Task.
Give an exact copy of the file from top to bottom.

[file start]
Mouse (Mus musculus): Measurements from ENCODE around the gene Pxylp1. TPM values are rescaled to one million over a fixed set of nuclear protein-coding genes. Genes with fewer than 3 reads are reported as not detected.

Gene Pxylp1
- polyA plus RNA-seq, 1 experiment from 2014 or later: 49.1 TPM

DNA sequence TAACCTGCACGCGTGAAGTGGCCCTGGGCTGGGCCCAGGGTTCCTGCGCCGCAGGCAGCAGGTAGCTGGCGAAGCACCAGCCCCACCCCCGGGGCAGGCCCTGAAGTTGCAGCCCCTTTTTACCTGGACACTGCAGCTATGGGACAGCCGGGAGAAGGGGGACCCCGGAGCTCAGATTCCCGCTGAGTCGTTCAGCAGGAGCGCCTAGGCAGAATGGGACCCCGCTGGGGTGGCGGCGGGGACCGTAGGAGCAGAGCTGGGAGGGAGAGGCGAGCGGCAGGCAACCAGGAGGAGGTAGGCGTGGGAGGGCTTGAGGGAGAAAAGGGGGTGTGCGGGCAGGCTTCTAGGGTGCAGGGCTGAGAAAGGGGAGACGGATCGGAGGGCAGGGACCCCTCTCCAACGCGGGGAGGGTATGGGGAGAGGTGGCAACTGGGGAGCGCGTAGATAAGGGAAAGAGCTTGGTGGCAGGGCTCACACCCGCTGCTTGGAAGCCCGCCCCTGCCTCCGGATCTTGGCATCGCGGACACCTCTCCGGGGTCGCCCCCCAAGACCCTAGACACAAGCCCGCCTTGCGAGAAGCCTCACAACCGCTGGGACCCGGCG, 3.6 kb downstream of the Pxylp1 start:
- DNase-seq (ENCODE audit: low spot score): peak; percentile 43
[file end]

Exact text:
Mouse (Mus musculus): Measurements from ENCODE around the gene Pxylp1. TPM values are rescaled to one million over a fixed set of nuclear protein-coding genes. Genes with fewer than 3 reads are reported as not detected.

Gene Pxylp1
- polyA plus RNA-seq, 1 experiment from 2014 or later: 49.1 TPM

DNA sequence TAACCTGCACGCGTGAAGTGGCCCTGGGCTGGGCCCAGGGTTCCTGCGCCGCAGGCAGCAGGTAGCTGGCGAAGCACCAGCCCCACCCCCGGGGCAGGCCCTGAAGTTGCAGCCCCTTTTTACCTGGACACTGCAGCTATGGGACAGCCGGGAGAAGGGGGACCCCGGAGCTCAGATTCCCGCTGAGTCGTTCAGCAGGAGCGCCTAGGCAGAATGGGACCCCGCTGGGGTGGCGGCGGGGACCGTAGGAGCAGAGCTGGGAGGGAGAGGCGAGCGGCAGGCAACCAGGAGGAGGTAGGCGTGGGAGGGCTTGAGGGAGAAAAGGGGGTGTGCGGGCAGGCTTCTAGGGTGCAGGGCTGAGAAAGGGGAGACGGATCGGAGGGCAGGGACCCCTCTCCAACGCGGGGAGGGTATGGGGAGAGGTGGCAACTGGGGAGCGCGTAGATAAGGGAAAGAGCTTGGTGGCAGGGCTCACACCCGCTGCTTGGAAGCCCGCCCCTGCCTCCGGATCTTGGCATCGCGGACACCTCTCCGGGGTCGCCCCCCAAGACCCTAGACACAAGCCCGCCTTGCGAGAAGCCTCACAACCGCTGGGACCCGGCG, 3.6 kb downstream of the Pxylp1 start:
- DNase-seq (ENCODE audit: low spot score): peak; percentile 43